After the Cash Crunch, What's Next for China?

The liquidity squeeze in China’s interbank market in June came unexpectedly, and intensified market concerns on the economic outlook. The stress was caused by imbalanced demand and supply in the interbank market.
 
The high demand was well-anticipated for quarter-end reasons (including tax payment, regulatory requirements and maturity of wealth management products). The surprise came from the supply side.
 
The crackdown on the fake-export phenomenon – some exporters were filing fake trade invoices to circumvent capital controls – led to a sharp decline in capital inflow. Tightened regulation on interbank bond repo transactions also cut off an important channel for banks to finance the funding gap toward quarter-end.
 
Most importantly, the People’s Bank of China’s tough-line attitude and refusal to inject liquidity caused market panic.
 
On June 20, overnight interbank rate rose to an unprecedented level of 30% during intraday transactions. The market started to calm down after the central bank provided liquidity to some financial institutions. It also made a commitment to maintaining stable liquidity in the banking system and damping market volatility.
 
Balancing act
The motivations behind the PBOC’s tough actions are two-fold. First, the central bank wanted to cool market expectations on further monetary and credit easing. The reluctance to ease monetary policy (despite easing inflation pressure) is related to the observation that the credit transmission mechanism is no longer as effective as in the past.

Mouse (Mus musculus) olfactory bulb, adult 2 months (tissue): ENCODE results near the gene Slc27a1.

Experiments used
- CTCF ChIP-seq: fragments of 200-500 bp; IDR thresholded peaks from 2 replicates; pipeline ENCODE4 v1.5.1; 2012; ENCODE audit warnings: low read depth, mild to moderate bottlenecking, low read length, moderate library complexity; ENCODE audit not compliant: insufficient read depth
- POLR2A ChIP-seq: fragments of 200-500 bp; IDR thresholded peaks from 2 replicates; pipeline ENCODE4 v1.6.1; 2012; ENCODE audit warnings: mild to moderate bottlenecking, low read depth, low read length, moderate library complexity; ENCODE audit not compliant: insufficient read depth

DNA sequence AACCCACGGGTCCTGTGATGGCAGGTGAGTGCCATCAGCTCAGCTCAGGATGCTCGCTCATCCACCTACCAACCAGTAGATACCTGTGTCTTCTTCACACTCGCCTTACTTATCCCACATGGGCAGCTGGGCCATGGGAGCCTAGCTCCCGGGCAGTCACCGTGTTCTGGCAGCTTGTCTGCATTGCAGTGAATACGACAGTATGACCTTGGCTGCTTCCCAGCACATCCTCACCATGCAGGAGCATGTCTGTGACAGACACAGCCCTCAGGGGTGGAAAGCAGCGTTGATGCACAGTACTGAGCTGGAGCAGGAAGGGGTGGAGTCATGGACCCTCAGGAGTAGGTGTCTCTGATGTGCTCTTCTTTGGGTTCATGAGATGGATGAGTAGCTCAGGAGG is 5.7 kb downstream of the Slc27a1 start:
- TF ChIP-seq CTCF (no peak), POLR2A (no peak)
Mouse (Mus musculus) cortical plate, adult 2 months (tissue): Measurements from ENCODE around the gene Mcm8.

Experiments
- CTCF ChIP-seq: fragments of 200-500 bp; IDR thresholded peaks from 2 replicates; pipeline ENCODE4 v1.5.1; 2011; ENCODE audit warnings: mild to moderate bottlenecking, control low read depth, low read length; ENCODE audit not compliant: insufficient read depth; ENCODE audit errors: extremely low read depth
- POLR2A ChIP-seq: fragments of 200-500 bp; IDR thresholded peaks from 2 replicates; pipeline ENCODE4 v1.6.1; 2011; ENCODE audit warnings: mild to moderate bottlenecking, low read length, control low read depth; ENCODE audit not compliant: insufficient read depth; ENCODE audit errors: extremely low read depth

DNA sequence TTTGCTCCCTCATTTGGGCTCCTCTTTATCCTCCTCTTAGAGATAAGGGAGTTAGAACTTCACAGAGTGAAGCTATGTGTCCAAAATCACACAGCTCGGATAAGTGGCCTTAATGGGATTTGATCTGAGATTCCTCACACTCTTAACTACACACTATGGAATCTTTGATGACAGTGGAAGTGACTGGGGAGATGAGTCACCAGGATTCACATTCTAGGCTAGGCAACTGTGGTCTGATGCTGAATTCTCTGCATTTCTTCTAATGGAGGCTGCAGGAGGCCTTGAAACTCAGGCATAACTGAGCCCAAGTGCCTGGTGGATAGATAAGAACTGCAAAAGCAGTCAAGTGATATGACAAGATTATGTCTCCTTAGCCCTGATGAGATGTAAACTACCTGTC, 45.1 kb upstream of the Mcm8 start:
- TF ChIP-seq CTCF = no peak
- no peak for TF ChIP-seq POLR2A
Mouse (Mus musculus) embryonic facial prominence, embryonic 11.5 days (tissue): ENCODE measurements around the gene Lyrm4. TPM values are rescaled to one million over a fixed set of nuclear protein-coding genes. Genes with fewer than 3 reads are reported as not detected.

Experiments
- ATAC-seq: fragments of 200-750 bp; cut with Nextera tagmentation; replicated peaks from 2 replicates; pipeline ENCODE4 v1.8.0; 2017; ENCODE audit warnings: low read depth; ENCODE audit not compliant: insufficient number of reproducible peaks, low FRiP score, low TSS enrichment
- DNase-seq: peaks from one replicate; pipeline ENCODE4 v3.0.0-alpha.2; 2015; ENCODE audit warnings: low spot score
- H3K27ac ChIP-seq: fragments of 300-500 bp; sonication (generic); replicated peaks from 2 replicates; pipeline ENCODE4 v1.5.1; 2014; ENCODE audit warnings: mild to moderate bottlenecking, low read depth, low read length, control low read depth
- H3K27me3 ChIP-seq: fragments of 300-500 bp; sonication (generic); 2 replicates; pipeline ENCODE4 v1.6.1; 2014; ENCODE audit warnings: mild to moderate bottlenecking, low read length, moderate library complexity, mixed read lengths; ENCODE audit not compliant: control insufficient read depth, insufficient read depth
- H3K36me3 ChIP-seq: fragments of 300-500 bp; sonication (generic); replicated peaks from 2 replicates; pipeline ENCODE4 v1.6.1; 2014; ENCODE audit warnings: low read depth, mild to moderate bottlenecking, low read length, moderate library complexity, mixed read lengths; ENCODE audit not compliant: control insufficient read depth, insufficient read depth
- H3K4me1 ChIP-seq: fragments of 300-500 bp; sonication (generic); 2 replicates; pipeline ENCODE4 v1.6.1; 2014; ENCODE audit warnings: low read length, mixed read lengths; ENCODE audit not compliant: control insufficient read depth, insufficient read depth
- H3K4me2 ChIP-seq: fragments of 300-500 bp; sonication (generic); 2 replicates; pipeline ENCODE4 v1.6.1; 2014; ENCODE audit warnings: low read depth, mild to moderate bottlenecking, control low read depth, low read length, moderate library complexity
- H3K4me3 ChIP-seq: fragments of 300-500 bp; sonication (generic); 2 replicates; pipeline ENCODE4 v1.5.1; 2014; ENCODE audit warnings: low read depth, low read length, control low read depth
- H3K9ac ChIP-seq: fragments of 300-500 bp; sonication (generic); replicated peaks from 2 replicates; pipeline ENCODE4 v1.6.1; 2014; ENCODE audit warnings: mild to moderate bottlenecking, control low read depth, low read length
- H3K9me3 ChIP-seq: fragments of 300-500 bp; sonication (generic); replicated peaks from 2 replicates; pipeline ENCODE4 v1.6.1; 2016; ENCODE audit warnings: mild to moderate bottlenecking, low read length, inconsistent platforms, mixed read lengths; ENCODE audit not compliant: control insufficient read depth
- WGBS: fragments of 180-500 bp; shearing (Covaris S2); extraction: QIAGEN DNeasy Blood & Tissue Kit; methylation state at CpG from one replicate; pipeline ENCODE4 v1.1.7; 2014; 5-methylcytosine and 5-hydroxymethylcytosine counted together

Second, the PBOC wanted to force banks to manage their risks properly, by containing speculative financial activities in the market.
 
We expect the interbank stress to calm down in the coming weeks. However, the impact of interbank stress is not over, and market concerns about monetary policy tightening remain.
 
Risks may come from two channels: via slowdown in credit growth or via pass-over of higher funding cost to ultimate borrowers (i.e. higher lending rates). If a de facto monetary tightening occurs, it could force deleveraging and add downward pressure on economic activity.
 
The monetary tightening scenarios are not consistent with the PBOC’s prudent (neutral) monetary policy stance. The PBOC has policy room to correct for possible tightening bias. For example, it can ensure stable liquidity condition via open market operations, reduce the banks’ reserve requirement ratio (RRR) or cut policy rates if necessary, which could be combined with further increases in the floating range of deposit and lending rates.
 
Nonetheless, the interbank stress episode last month suggests that finding the right balance is not an easy task for policymakers.
 
Continued weakness
The latest macro data and the weakening in the J.P. Morgan Research Analyst Sentiment Index (JSI) continue to suggest a weak economy and easing inflation. On the policy front, the authorities have clearly signaled that there will be no near term monetary easing.
 
Industrial production growth picked up modestly in May to 0.6% month-on-month, seasonally adjusted, compared with 0.4% in April. But fixed investment growth eased to 20.4% over-a-year-ago, year-to-date, driven by continued weakness in manufacturing investment despite the solid growth in infrastructure investment.
 
Export growth fell 3.9% in May, in part due to the crackdown on the export over-invoicing phenomenon.
 
The bright spots are the pickup in retail sale growth (averaging 1.1% in April-May vs. 0.6% in the first quarter), and the improvement in industrial profits. Nonetheless, the Markit flash manufacturing Purchasing Managers’ Index (PMI) dropped to 48.2 in June, the lowest reading since last October. The National Bureau of Statistics of China’s PMI also fell to a four-month low at 50.1.